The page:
New Delhi: India on Monday laid on the splendour of a state visit for Barack Obama, with the US president due to sketch his vision for a friendship which is quickly deepening, despite some prickly differences.
Indian leaders and commentators were keenly awaiting Obama’s comments on Pakistan, terrorism, fast-expanding economic ties and India’s emergence as a key world power in his formal address to parliament.
Talks were also scheduled between Obama and Prime Minister Manmohan Singh before a full state dinner designed to enshrine improvements in what the president terms an “indispensible” cornerstone of US diplomacy.
Obama arrived in New Delhi on Sunday, after paying homage to victims of terror in Mumbai, and seeking job-creating dividends for the struggling US economy in India’s commercial hub.
He also raised expectations by lavishing praise on India and hinting that Washington was ready to welcome the emerging giant to the top table of world diplomacy.
“The US-India relationship will be indispensable in shaping the 21st century,” Obama said Sunday, saying the nations were united by democracy, security interests, values and as victims of terror.
“The United States does not just believe, as some people say, that India is a rising power, we believe that India has already risen,” Obama said at a town hall meeting with students.
Indian leaders will also be keen to hear Obama’s position on their country’s aspirations to win a permanent seat on the UN Security Council consistent with its role as an emerging great power.
So far, US officials have sidestepped the question of timing on the issue, saying India’s enhanced status must form part of what are likely to be highly contentious negotiations to reinvigorate and reform the world body.
India and the United States have differed in the past on the best way to tackle global warming, so the language on the issue in a joint statement will also be significant, as will the tone of the document towards Pakistan.
Obama’s remarks will also be closely watched elsewhere in Asia, particularly in China, which will be weighing the geopolitical implications of the US embrace of India ahead of Obama’s talks with President Hu Jintao in Seoul this week.
US treasury secretary Timothy Geithner, who spent childhood years in India and is also a China expert, was due to hold talks with finance minister Pranab Mukherjee on Monday.
In an article in the Hindustan Times, Geither argued that India and the United States must work in the G20 to promote more sustainable global growth.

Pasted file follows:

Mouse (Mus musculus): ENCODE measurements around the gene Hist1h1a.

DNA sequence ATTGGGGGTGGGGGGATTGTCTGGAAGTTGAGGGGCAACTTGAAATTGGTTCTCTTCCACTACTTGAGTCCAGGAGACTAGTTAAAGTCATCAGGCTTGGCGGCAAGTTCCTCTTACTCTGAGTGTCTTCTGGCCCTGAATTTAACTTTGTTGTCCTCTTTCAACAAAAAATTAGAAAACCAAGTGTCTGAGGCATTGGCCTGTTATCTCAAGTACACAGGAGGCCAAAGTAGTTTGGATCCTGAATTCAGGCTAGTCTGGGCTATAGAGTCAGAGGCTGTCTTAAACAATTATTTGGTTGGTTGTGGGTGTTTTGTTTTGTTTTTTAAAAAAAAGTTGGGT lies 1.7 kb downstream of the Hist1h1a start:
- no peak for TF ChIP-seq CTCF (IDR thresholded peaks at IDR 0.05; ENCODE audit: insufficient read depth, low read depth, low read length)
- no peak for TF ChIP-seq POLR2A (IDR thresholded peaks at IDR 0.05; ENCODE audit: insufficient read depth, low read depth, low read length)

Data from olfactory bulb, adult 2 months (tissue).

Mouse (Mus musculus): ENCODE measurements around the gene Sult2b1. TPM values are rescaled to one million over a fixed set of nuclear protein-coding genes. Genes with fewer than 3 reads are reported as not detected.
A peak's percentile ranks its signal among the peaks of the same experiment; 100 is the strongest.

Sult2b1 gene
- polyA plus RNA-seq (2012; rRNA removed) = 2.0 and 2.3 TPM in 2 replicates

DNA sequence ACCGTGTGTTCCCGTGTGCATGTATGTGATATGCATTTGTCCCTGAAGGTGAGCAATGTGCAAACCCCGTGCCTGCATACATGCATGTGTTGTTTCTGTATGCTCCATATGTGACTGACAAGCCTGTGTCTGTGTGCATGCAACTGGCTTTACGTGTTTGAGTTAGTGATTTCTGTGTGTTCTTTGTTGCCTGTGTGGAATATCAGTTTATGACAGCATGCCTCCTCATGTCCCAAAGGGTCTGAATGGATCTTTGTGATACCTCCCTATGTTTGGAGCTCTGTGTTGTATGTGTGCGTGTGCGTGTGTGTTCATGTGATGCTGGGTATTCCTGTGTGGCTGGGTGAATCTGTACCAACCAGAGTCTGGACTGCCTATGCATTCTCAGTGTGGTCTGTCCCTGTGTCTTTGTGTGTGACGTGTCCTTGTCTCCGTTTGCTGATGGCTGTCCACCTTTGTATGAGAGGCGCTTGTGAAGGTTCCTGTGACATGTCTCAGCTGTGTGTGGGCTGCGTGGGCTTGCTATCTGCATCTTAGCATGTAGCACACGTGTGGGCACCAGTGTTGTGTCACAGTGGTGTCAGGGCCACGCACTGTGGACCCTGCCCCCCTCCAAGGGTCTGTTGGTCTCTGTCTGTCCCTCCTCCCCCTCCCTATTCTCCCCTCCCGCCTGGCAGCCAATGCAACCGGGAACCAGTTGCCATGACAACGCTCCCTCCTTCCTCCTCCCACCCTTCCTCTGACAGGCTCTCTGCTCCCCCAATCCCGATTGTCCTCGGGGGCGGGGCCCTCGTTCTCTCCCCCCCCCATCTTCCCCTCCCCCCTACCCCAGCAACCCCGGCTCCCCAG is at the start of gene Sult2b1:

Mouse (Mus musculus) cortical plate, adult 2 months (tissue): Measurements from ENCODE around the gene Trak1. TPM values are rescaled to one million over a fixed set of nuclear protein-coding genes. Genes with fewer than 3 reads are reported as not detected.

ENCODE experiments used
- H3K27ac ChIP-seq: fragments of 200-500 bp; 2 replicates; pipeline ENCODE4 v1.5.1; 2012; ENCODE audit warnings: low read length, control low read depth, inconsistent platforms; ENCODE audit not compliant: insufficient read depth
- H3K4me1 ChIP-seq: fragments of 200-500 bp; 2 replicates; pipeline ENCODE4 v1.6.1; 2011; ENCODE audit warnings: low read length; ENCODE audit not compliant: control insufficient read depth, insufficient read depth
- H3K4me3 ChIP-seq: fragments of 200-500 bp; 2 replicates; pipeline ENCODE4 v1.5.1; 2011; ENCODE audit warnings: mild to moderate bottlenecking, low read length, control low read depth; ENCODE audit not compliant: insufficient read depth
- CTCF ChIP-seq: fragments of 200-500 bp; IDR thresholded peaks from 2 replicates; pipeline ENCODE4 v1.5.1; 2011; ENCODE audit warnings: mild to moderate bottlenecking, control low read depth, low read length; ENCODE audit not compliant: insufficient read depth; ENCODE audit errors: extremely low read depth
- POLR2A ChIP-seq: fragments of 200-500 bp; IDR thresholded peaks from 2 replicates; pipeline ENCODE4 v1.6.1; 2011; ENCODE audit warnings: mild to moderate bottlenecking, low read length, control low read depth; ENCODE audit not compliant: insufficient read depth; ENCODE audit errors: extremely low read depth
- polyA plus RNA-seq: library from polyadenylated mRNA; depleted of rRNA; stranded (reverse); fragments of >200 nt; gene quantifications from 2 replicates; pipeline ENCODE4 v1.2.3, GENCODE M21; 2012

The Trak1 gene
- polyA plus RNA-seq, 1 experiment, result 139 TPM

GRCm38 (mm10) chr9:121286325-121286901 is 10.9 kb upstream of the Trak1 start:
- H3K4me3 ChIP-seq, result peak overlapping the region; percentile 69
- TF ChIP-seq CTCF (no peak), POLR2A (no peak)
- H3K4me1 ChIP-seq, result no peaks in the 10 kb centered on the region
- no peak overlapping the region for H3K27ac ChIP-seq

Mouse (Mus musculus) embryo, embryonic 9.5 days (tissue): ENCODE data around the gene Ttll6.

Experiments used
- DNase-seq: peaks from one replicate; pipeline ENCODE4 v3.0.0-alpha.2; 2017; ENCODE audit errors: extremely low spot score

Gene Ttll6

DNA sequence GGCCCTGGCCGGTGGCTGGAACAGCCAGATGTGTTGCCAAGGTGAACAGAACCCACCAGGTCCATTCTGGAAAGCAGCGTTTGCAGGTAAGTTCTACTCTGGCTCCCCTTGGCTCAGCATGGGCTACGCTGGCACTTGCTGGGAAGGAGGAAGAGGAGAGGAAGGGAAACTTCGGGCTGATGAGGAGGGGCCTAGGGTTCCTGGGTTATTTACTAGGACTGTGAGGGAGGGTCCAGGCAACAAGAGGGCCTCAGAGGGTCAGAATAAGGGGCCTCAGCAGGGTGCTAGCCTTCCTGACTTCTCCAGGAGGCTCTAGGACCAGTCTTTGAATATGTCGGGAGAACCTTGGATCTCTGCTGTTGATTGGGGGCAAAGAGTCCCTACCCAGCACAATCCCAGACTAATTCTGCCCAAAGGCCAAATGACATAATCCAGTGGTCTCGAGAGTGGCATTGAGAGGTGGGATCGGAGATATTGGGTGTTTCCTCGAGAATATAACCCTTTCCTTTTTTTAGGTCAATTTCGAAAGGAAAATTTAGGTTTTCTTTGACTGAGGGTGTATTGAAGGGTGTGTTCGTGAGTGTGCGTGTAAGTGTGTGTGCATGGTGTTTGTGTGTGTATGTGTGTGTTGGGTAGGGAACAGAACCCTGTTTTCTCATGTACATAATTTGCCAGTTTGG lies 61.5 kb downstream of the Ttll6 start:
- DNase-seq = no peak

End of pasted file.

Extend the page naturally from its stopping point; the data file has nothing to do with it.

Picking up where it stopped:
“The leading edge of the economic partnership between our countries is the deepening ties between American and Indian business — ties bolstered by the announcement this weekend of significant new US-India trade transactions,” Geither wrote.
Obama gingerly ventured into the diplomatic minefield between India and Pakistan, insisting New Delhi had the most to gain from a stable Pakistan, while urging Islamabad to do more to address extremism.
“My hope is that, over time, trust develops between the two countries, that dialogue begins perhaps on less controversial issues building up to more controversial issues,” he said on the second day of a three-day trip to India.
India is extremely sensitive about outside interference in its relations with Pakistan, particularly over the disputed region of Kashmir, and Obama was keen to avoid upsetting his host or angering Pakistan, a key anti-terror ally.
“I am absolutely convinced that the country that has the biggest stake in Pakistan is India,” he told students in Mumbai.
“If Pakistan is stable and prosperous, that’s best for India,” he added.
Obama’s remarks on Pakistan did not break new diplomatic ground for the United States — his government has said before that Pakistan must do more on extremism — but were highly significant given their venue in Mumbai.
A total of 166 people were killed in November 2008 attacks in the city blamed on the outlawed Lashkar-e-Taiba (LeT) extremist group, which is based on Pakistani soil.
Obama started his India visit, the first stop of a four-nation Asian tour, on Saturday, unveiling $10 billion in trade deals designed to bankroll US jobs after voters handed him a severe rebuke in mid-term elections Tuesday.
On Tuesday he heads to his childhood home in Indonesia, before heading to the G-20 summit in Seoul and the APEC gathering of regional leaders in Japan.